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A repository with Sterling for a desktop WPF application

Well, I’ve switched databases again. After briefly trying NHibernate, then switching to RavenDB, then looking at Karvonite, I think I’ve found what I was looking for in Sterling. I was looking for an easy way to persist objects. NHibernate is nice, but compared to object-oriented databases, it’s a lot of work (database schema’s, mapping files, etc.). RavenDB introducted me to the NoSql alternatives, but has a high licensing fee and is a little to heavy for my needs. Karvonite was actually what I was looking for, but Sterling will be more actively under development and supported. There’s little news on the Karvonite site.

So, I’m developing a WPF desktop application, and want to work with Sterling. This is possible since 1.4 beta (although I had to sign the assemblies myself for now).

First, I will add my references to Wintellect.Sterling.Server and Wintellect.Sterling.Server.FileSystem. Next, I create my DatabaseInstance:

public class SterlingDatabaseInstance : BaseDatabaseInstance
    protected override List<ITableDefinition> RegisterTables()
        return new List<ITableDefinition>
            CreateTableDefinition<Patient, Guid>(x => x.Id),
            CreateTableDefinition<JournalEntry, Guid>(x => x.Id)
                .WithIndex<JournalEntry, DateTime, Guid>(JournalEntryEntryDateIndex, x => x.EntryDate)

    public override string Name
        get { return "SterlingDatabaseInstance"; }

Next, we need the Sterling engine. As per the documentation, “The Sterling engine should always be activated at the beginning of the application, and disposed of at the end. It should live as long as the application does.” I will do this in my App.xaml.cs. I could choose to instantiate a new SterlingEngine the first time a repository is used. But I would need to dispose it when my application shuts down, so I need code in App.xaml.cs anyway.

As I will be needing the database in my repositories, I’m making a DatabaseService class:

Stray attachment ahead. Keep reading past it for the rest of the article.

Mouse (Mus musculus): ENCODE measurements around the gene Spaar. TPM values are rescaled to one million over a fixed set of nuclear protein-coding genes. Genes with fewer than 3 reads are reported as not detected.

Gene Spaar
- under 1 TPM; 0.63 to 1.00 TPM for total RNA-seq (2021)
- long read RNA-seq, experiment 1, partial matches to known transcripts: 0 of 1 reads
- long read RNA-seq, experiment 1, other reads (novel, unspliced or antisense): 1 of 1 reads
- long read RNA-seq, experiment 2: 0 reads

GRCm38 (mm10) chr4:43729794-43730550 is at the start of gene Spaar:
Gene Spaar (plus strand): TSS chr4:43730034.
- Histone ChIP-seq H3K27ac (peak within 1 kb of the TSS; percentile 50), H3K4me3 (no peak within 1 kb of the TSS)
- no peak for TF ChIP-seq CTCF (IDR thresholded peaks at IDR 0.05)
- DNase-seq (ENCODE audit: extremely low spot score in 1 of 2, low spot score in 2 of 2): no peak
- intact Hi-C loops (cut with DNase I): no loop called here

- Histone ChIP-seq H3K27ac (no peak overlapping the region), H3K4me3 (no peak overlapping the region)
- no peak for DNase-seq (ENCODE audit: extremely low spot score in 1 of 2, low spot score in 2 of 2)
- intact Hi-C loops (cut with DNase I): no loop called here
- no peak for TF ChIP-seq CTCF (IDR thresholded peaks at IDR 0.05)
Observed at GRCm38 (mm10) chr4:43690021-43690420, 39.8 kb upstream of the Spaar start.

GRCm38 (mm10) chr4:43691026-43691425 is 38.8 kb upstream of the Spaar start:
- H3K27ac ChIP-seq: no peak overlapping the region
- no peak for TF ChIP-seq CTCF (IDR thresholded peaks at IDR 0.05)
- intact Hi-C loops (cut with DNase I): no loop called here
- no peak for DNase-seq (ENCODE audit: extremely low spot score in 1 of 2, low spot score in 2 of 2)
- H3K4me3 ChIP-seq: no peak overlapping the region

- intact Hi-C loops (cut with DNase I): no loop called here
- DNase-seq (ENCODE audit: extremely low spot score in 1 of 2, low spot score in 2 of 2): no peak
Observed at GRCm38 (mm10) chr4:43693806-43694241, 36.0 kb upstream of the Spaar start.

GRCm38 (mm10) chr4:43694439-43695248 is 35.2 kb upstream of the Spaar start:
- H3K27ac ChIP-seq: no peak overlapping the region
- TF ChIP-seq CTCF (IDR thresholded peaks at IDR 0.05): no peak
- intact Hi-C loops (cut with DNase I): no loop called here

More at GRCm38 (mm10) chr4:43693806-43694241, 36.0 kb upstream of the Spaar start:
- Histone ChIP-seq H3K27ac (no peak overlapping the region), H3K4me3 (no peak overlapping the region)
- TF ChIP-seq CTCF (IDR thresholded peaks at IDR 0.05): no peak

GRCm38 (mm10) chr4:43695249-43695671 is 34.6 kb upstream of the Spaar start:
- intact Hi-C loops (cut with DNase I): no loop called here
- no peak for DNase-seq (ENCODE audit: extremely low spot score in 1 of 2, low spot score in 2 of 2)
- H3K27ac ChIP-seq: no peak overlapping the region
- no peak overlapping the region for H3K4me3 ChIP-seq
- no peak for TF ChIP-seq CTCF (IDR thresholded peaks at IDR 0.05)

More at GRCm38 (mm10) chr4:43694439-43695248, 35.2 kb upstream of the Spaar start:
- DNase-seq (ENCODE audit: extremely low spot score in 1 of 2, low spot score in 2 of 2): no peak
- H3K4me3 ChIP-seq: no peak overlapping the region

public static class DatabaseService
    private static SterlingEngine _engine;
    private static ISterlingDatabaseInstance _databaseInstance;

    public static void Start()
        _engine = new SterlingEngine();

        var folder = Environment.GetFolderPath(Environment.SpecialFolder.LocalApplicationData) + "MyApp/";
        var driver = new FileSystemDriver(folder);

        _databaseInstance = _engine.SterlingDatabase.RegisterDatabase<SterlingDatabaseInstance>(driver);

    public static ISterlingDatabaseInstance Current
        get { return _databaseInstance; }

    public static void Stop()

Now, in my App.xaml.cs, on starting my application, I just call DatabaseService.Start(). And on exiting the application, I call DatabaseService.Stop().

Then, finally, I can implement my repository. Because I’m using a BaseRepository<T>, where T is any aggregate root, this was fairly simple:

public class BaseRepository<T> : IBaseRepository<T> where T : BaseEntity, new()    {        public IList<T> GetAll()        {            var query = (from key in DatabaseService.Current.Query<T, int>() select key.LazyValue.Value).ToList();            return query;        }        public void Save(T aggregate)        {            DatabaseService.Current.Save(aggregate);        }        public void Delete(T aggregate)        {            DatabaseService.Current.Delete(aggregate);        }    }

Notice the fact that T must have a parameterless constructor. The key variable will have a property Key, which is the primary key of your table, and a LazyValue, which is the actual object. This isn’t loaded until you call it, and the same goes for Indexes, which gives you a preformance advantage. But more on that later (maybe).

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